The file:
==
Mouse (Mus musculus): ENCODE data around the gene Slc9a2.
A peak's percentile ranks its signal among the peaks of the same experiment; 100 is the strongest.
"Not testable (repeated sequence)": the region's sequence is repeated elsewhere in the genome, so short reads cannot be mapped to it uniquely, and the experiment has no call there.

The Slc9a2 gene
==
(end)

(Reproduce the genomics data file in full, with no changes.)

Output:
Mouse (Mus musculus): ENCODE data around the gene Slc9a2.
A peak's percentile ranks its signal among the peaks of the same experiment; 100 is the strongest.
"Not testable (repeated sequence)": the region's sequence is repeated elsewhere in the genome, so short reads cannot be mapped to it uniquely, and the experiment has no call there.

The Slc9a2 gene